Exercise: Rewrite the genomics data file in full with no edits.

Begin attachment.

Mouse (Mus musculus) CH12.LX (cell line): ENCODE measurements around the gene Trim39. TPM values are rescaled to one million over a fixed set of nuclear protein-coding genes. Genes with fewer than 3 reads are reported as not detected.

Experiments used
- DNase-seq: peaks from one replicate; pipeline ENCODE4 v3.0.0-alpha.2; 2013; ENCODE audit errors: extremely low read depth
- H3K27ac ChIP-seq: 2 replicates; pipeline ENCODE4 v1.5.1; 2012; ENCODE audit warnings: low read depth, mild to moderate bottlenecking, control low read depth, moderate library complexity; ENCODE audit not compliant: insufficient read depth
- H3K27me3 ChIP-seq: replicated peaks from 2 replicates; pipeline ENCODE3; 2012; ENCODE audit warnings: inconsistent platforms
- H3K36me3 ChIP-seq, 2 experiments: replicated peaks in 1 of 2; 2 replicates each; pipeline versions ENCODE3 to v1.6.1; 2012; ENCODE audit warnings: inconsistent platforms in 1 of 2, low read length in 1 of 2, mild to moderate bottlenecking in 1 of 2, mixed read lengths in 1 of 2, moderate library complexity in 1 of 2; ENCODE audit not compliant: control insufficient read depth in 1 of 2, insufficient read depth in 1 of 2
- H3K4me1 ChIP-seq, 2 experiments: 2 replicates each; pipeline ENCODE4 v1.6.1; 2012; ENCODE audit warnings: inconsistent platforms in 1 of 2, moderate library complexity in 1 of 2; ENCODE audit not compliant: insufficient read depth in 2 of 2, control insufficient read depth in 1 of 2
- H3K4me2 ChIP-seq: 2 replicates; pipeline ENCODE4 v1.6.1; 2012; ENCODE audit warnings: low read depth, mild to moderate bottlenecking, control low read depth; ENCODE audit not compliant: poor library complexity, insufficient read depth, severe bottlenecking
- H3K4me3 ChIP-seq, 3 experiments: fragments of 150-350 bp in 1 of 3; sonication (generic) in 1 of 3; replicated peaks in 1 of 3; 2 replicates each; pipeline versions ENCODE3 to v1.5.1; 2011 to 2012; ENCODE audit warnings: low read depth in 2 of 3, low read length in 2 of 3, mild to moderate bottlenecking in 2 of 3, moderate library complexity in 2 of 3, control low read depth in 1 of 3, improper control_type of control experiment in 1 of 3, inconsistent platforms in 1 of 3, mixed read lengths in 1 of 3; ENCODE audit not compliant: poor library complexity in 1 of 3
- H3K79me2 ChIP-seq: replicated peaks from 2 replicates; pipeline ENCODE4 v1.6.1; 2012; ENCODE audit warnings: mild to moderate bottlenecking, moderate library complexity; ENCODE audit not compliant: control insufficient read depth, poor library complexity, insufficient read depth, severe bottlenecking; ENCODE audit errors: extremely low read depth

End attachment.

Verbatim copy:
Mouse (Mus musculus) CH12.LX (cell line): ENCODE measurements around the gene Trim39. TPM values are rescaled to one million over a fixed set of nuclear protein-coding genes. Genes with fewer than 3 reads are reported as not detected.

Experiments used
- DNase-seq: peaks from one replicate; pipeline ENCODE4 v3.0.0-alpha.2; 2013; ENCODE audit errors: extremely low read depth
- H3K27ac ChIP-seq: 2 replicates; pipeline ENCODE4 v1.5.1; 2012; ENCODE audit warnings: low read depth, mild to moderate bottlenecking, control low read depth, moderate library complexity; ENCODE audit not compliant: insufficient read depth
- H3K27me3 ChIP-seq: replicated peaks from 2 replicates; pipeline ENCODE3; 2012; ENCODE audit warnings: inconsistent platforms
- H3K36me3 ChIP-seq, 2 experiments: replicated peaks in 1 of 2; 2 replicates each; pipeline versions ENCODE3 to v1.6.1; 2012; ENCODE audit warnings: inconsistent platforms in 1 of 2, low read length in 1 of 2, mild to moderate bottlenecking in 1 of 2, mixed read lengths in 1 of 2, moderate library complexity in 1 of 2; ENCODE audit not compliant: control insufficient read depth in 1 of 2, insufficient read depth in 1 of 2
- H3K4me1 ChIP-seq, 2 experiments: 2 replicates each; pipeline ENCODE4 v1.6.1; 2012; ENCODE audit warnings: inconsistent platforms in 1 of 2, moderate library complexity in 1 of 2; ENCODE audit not compliant: insufficient read depth in 2 of 2, control insufficient read depth in 1 of 2
- H3K4me2 ChIP-seq: 2 replicates; pipeline ENCODE4 v1.6.1; 2012; ENCODE audit warnings: low read depth, mild to moderate bottlenecking, control low read depth; ENCODE audit not compliant: poor library complexity, insufficient read depth, severe bottlenecking
- H3K4me3 ChIP-seq, 3 experiments: fragments of 150-350 bp in 1 of 3; sonication (generic) in 1 of 3; replicated peaks in 1 of 3; 2 replicates each; pipeline versions ENCODE3 to v1.5.1; 2011 to 2012; ENCODE audit warnings: low read depth in 2 of 3, low read length in 2 of 3, mild to moderate bottlenecking in 2 of 3, moderate library complexity in 2 of 3, control low read depth in 1 of 3, improper control_type of control experiment in 1 of 3, inconsistent platforms in 1 of 3, mixed read lengths in 1 of 3; ENCODE audit not compliant: poor library complexity in 1 of 3
- H3K79me2 ChIP-seq: replicated peaks from 2 replicates; pipeline ENCODE4 v1.6.1; 2012; ENCODE audit warnings: mild to moderate bottlenecking, moderate library complexity; ENCODE audit not compliant: control insufficient read depth, poor library complexity, insufficient read depth, severe bottlenecking; ENCODE audit errors: extremely low read depth